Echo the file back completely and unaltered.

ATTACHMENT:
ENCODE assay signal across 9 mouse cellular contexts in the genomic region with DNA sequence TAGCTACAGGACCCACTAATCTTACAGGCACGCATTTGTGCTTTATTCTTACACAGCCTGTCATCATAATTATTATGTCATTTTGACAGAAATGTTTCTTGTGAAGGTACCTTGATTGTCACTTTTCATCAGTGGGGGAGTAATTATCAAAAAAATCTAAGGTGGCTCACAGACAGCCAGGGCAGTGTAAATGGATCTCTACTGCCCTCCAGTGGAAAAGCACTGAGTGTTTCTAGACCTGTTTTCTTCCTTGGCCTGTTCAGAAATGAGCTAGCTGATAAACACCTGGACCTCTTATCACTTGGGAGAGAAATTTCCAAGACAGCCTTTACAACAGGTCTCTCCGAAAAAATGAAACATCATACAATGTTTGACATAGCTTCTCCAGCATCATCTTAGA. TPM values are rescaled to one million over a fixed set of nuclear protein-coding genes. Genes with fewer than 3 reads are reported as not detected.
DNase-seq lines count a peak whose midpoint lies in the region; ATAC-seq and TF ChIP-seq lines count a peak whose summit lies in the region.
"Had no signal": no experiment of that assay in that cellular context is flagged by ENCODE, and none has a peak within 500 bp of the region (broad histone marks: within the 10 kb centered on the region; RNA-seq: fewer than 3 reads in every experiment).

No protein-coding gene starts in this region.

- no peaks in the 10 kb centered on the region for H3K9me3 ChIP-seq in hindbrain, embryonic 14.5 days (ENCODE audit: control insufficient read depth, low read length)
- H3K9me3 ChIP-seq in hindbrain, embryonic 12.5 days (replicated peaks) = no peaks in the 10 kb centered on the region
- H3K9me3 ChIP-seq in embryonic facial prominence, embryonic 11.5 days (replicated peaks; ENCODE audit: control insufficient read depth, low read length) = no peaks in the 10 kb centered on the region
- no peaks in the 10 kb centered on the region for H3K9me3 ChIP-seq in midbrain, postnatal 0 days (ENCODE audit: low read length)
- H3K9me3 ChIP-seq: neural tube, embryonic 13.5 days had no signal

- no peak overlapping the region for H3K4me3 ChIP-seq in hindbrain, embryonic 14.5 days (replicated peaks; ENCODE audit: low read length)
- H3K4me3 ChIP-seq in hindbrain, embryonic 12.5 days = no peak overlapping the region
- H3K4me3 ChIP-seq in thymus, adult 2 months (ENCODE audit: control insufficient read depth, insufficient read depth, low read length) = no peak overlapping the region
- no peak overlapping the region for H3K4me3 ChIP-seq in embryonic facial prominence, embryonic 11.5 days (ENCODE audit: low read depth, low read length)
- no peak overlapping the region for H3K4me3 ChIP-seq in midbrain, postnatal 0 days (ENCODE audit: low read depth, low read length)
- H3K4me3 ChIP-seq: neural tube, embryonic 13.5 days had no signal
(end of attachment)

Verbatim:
ENCODE assay signal across 9 mouse cellular contexts in the genomic region with DNA sequence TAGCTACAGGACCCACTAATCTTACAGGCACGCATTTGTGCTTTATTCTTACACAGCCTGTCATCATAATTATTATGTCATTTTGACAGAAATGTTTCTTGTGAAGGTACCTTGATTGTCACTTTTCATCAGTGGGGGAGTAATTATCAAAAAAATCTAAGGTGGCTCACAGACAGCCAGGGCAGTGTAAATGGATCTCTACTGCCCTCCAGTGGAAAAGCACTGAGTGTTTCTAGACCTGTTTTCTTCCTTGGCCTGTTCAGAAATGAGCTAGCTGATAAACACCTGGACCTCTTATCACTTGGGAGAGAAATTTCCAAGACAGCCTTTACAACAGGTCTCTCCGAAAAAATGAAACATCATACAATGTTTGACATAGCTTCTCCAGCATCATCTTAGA. TPM values are rescaled to one million over a fixed set of nuclear protein-coding genes. Genes with fewer than 3 reads are reported as not detected.
DNase-seq lines count a peak whose midpoint lies in the region; ATAC-seq and TF ChIP-seq lines count a peak whose summit lies in the region.
"Had no signal": no experiment of that assay in that cellular context is flagged by ENCODE, and none has a peak within 500 bp of the region (broad histone marks: within the 10 kb centered on the region; RNA-seq: fewer than 3 reads in every experiment).

No protein-coding gene starts in this region.

- no peaks in the 10 kb centered on the region for H3K9me3 ChIP-seq in hindbrain, embryonic 14.5 days (ENCODE audit: control insufficient read depth, low read length)
- H3K9me3 ChIP-seq in hindbrain, embryonic 12.5 days (replicated peaks) = no peaks in the 10 kb centered on the region
- H3K9me3 ChIP-seq in embryonic facial prominence, embryonic 11.5 days (replicated peaks; ENCODE audit: control insufficient read depth, low read length) = no peaks in the 10 kb centered on the region
- no peaks in the 10 kb centered on the region for H3K9me3 ChIP-seq in midbrain, postnatal 0 days (ENCODE audit: low read length)
- H3K9me3 ChIP-seq: neural tube, embryonic 13.5 days had no signal

- no peak overlapping the region for H3K4me3 ChIP-seq in hindbrain, embryonic 14.5 days (replicated peaks; ENCODE audit: low read length)
- H3K4me3 ChIP-seq in hindbrain, embryonic 12.5 days = no peak overlapping the region
- H3K4me3 ChIP-seq in thymus, adult 2 months (ENCODE audit: control insufficient read depth, insufficient read depth, low read length) = no peak overlapping the region
- no peak overlapping the region for H3K4me3 ChIP-seq in embryonic facial prominence, embryonic 11.5 days (ENCODE audit: low read depth, low read length)
- no peak overlapping the region for H3K4me3 ChIP-seq in midbrain, postnatal 0 days (ENCODE audit: low read depth, low read length)
- H3K4me3 ChIP-seq: neural tube, embryonic 13.5 days had no signal